The Wheel Story: A Brief History of Buses

It’s difficult to imagine a world without buses. Our first taste of childhood independence is that big step onto the school bus. We learn to navigate cities by bus and even travel cross-country on them. Now, we buy them for our own organizations. How did we get here? If you want to know the “wheel story,” a brief history of buses will take you back a few centuries.

1662: Pascal’s Invention

The inventor of the bus was one of the great geniuses: Blaise Pascal, the French philosopher, scientist, and mathematician who helped develop the modern theory of probabilities. Near the end of his life, he came up with the carrosses à cinq sols: horse-drawncarriages with many seats that traveled across Paris according to a schedule. It’s considered the first bus line, although it wasn’t a success. Only nobility was able to ride the carriages, and of course, they had their own modes of transportation. After about a decade when the novelty wore off, these first buses were retired.

1826: The Omnibus

Once again, France was a pioneer in public transportation. France introduced the “omnibus.” The Latin root word “omni” means “all,” and buses were now available to all—commoners as well as the wealthy. And the inventor’s last name was Omnès, so the word was a pun, too. His omnibuses could carry up to 42 passengers, with three horses pulling the carriage. A world of travel opened up for the French, although the ride on cobblestones could be painful. In 1828, New York City established a similar bus line.

1833: Steam Power

Just a few years later, the first mechanical omnibus appeared on the streets of London, powered by steam. It significantly improved upon the original: it didn’t topple over as often, it was faster than horses, it was less expensive to operate, and its wider tires weren’t as rough on the roads. The horse-drawn coaches didn’t give up, though, and by 1861, the steam buses were legislated out of business.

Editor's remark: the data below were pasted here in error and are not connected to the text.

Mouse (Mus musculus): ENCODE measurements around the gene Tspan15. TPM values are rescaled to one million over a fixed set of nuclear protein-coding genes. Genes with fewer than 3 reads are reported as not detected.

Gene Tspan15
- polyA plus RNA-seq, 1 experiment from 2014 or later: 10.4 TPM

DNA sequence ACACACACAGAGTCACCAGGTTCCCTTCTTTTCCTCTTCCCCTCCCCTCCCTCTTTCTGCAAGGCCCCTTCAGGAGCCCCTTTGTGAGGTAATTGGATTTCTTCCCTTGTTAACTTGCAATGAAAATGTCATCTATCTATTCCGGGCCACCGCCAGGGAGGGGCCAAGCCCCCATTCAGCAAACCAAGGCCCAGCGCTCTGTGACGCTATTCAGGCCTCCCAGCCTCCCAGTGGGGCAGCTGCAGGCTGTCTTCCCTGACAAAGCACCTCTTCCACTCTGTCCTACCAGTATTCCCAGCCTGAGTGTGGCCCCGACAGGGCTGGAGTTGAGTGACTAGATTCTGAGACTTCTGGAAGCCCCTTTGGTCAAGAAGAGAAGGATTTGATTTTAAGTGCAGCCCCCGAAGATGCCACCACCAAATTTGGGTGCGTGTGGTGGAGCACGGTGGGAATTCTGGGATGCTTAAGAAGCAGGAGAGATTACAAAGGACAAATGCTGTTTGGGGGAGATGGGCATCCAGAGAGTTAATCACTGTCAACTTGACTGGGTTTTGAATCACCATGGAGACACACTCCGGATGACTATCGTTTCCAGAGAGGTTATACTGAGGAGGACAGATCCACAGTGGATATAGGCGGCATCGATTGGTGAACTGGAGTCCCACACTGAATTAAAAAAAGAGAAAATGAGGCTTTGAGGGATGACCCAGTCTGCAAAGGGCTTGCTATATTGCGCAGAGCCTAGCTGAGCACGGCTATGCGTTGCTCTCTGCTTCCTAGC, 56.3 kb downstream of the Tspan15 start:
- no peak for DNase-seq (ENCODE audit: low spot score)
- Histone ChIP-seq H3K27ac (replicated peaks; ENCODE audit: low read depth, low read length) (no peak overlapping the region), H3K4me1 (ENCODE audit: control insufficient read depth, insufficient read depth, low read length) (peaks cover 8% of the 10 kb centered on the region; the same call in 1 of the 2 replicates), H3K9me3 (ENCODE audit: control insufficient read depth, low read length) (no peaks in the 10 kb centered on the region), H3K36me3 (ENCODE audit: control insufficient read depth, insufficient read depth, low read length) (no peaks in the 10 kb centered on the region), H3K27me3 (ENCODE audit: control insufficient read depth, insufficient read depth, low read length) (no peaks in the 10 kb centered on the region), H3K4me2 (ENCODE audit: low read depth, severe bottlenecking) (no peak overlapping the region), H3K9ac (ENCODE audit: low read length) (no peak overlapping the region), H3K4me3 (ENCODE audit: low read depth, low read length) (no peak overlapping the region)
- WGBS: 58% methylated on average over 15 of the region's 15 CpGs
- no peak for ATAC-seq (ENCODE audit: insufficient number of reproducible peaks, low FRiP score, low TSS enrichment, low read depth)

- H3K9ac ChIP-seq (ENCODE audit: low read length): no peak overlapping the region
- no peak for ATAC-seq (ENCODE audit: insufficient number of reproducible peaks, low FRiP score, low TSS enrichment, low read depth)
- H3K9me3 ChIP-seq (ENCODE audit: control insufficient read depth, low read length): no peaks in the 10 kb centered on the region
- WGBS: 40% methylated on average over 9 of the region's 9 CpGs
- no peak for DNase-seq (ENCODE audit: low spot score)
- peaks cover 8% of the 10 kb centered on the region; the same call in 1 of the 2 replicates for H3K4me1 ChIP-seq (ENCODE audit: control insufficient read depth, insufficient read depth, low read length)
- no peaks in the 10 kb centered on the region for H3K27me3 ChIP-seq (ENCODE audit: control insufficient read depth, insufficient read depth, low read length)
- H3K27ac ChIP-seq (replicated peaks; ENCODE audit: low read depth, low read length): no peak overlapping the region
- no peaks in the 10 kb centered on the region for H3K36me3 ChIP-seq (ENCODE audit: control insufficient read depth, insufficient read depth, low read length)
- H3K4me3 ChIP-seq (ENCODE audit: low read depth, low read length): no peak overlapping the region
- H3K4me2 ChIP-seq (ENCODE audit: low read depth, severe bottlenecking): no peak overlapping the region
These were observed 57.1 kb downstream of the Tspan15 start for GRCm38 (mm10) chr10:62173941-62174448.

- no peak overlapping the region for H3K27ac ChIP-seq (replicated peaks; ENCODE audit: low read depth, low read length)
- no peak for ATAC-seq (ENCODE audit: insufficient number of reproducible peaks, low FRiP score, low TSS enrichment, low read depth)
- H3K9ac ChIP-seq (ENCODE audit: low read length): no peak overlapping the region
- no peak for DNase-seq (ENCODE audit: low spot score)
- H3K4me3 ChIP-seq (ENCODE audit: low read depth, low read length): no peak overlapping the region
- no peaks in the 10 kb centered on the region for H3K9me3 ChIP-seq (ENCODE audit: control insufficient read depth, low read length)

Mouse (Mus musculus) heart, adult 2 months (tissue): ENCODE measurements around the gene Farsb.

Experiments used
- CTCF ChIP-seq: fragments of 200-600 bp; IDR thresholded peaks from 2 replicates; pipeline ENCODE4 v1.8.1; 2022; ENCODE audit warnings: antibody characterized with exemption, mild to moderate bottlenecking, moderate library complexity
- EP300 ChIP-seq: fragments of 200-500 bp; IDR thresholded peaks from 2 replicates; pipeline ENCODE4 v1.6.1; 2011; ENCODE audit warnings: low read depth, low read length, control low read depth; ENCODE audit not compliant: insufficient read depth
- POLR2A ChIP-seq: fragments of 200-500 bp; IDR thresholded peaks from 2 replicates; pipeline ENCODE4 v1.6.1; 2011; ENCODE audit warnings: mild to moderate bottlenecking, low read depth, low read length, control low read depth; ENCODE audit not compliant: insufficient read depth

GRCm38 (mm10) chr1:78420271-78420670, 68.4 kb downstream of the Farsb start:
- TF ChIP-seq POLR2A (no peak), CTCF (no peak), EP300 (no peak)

1870s: Rail System

In the pursuit of a smoother ride, the United States started to lay rails along bus routes. Eventually, the country boasted more than 30,000 miles of street rail tracks. With less friction, the horses had an easier time pulling the carriages—up to a point. Each horse could only work for about two hours, so each bus needed 10 horses a day. It got expensive to feed them, and the public was unhappy about how they were treated.

1880s: Electric Trolleys

Enter the trolleybus—also known as electric streetcars, trams, or trolleys. They used rails but were powered by electric current lines above them. The trolleys were less expensive and could travel farther, a satisfying solution for public transportation. In fact, some streetcar lines are still active in cities like Boston, Philadelphia, and Seattle. These trams spurred the development of “streetcar suburbs,” communities that sprung up around each line used for daily work commutes. Cities were finally able to expand thanks to these early buses.

1898: Motor Buses